Hand-painted and transfer-printed wares were made at Worcester and at other early English factories in a style known as Chinoiserie. Many other European factories followed this trend. In DelftNetherlands blue and white ceramics taking their designs from Chinese export porcelains made for the Dutch market were made in large numbers throughout the 17th Century. Blue and white Delftware was itself extensively copied by factories in other European countries, including England, where it is known as English Delftware.
Patterns[ edit ] A blue and white Staffordshire Willow pattern plate The plate shown in the illustration left is decorated, using transfer printingwith the famous willow pattern and was made by Royal Stafford; a factory in the English county of Staffordshire. Such is the persistence of the willow pattern that it is difficult to date the piece shown with any precision; it is possibly quite recent but similar wares have been produced by English factories in huge numbers over long periods and are still being made today.
The willow pattern, said to tell the sad story of a pair of star-crossed lovers, was an entirely European design, though one that was strongly influenced in style by design features borrowed from Chinese export porcelains of the 18th Century.
Clay[ edit ] Clay is chosen largely based on local materials available. There is an abundance of most basic types of clay in Japan. Due to naturally occurring kaolin deposits, many porcelain clays are found in Kyushu. Kilns were traditionally built at the sites of clay deposits, and most potters still use local clays, having developed a range of glazes and decoration techniques especially suited to that clay.
The pottery clays found in the Japanese archipelago range from fusible earthenwares to refractory kaolins. Further refinements came about under the Chinese influence in the 8th and 9th centuries AD, when creators of Nara three-color wares and Heian ash glazed wares sought out white, refractory clays and enhanced their fineness through levigation. In Kyoto, where demand makes it both practical and profitable, the clay is crushed, blunged made into slipand filtered commercially.
To use the clay, you must first break it up into small pieces, pour a small amount of water over it, and beat it with a "kine", a wooden mallet, until you obtain the plasticity and uniformity of texture you want. Then you put it through an "aramomi" or "rough wedging" process, a kneading movement, after which the clay is stored for two or three days, or sometimes up to a week.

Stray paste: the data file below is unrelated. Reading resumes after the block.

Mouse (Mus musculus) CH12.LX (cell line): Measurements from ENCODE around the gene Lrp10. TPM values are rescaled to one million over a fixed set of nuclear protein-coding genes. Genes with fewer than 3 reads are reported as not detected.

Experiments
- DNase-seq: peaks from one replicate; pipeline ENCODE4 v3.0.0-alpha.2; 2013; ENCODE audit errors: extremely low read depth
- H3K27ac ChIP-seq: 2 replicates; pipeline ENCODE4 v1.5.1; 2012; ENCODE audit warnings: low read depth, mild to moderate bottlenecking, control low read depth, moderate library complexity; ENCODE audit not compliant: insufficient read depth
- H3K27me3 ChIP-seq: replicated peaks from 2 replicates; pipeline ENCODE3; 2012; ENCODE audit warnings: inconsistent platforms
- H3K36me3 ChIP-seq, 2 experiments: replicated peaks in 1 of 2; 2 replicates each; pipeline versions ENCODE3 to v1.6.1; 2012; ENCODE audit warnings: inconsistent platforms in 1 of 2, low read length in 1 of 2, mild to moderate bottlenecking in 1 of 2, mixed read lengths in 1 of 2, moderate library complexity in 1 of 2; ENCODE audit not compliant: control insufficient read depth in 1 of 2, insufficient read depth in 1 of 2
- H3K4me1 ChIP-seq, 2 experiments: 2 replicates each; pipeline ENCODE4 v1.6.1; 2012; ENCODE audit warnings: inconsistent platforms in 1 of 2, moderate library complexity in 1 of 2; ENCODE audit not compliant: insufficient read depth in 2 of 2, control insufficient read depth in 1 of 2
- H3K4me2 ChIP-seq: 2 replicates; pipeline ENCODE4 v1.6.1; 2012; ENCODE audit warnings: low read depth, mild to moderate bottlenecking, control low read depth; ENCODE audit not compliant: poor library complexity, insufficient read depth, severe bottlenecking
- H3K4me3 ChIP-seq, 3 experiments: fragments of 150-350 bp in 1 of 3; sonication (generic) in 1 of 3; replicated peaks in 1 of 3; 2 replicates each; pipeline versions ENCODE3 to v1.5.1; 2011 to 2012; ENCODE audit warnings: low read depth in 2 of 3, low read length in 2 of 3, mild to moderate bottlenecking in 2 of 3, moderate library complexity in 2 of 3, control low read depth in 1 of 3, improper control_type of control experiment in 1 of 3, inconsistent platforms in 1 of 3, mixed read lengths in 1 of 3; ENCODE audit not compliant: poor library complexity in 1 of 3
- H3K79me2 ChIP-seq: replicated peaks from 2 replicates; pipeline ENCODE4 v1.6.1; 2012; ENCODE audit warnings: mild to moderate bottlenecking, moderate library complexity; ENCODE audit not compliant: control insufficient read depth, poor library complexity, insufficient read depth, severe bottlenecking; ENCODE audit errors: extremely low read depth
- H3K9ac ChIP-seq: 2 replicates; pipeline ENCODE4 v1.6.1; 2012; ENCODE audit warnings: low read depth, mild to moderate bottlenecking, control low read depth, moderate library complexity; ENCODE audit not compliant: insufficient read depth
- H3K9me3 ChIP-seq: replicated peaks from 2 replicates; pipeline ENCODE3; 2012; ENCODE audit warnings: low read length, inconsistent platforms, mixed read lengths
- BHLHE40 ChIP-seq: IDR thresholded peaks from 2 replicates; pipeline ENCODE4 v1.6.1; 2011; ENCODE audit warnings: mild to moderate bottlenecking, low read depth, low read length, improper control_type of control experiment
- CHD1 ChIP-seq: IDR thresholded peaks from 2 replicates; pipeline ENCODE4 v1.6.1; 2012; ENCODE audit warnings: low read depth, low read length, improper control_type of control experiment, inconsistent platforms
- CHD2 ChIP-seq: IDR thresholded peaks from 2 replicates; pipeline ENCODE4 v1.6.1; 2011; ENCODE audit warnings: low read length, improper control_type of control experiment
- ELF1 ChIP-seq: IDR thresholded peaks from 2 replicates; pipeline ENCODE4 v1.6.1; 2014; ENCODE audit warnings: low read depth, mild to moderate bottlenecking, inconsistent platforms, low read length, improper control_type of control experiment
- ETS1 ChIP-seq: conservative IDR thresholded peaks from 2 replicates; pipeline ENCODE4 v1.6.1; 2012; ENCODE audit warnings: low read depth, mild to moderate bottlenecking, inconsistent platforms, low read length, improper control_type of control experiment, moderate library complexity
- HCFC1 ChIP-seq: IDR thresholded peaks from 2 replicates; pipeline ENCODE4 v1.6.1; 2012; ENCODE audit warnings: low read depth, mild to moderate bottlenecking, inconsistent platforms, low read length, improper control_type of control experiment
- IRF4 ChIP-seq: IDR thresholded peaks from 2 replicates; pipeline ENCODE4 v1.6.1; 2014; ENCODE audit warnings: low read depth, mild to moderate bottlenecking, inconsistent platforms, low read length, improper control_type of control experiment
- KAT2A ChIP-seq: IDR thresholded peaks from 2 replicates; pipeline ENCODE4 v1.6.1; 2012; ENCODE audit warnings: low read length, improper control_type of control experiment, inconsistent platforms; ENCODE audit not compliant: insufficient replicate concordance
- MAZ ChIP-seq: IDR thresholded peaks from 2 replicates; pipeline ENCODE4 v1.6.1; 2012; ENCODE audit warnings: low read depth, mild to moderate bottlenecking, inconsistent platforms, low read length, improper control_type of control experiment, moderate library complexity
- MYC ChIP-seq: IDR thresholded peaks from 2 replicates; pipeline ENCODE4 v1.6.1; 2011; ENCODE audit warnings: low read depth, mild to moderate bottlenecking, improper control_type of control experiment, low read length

Before the clay is ready to be thrown, it must pass through the nejimomi "screw-wedge" process, which produces a bullet-shaped mass from which all air bubbles have been removed and in which the granular structure is arranged so that it radiates outwards from the center of the mass. Production methods[ edit ] Potter at his wheel The earliest pieces were made by pressing the clay into shape. This method continued to be employed after the invention of the wheel, such as when producing Rengetsu ware.
Production by kneading and cutting slabs developed later, for example, for Haniwa clay figures.
Potter's wheel[ edit ] The first use of the potter's wheel in Japan can be seen in Sue pottery. The original potter's wheel of the Orient was a circular pad of woven matting that the potter turned by hand and wheel, and was known in Japan as the rokuro.
But with the arrival of the te-rokuro or handwheel, the mechanics of throwing made possible a more subtle art.
The wheel head was a large, thick, circular piece of wood with shallow holes on the upper surface around the periphery of the disc. The potter kept the wheel in motion by inserting a wooden handle into one of the holes and revolving the wheel head on its shaft until the desired speed was reached.
The handwheel is always turned clockwise, and the weight of the large wheel head induces it, after starting, to revolve rapidly for a long period of time.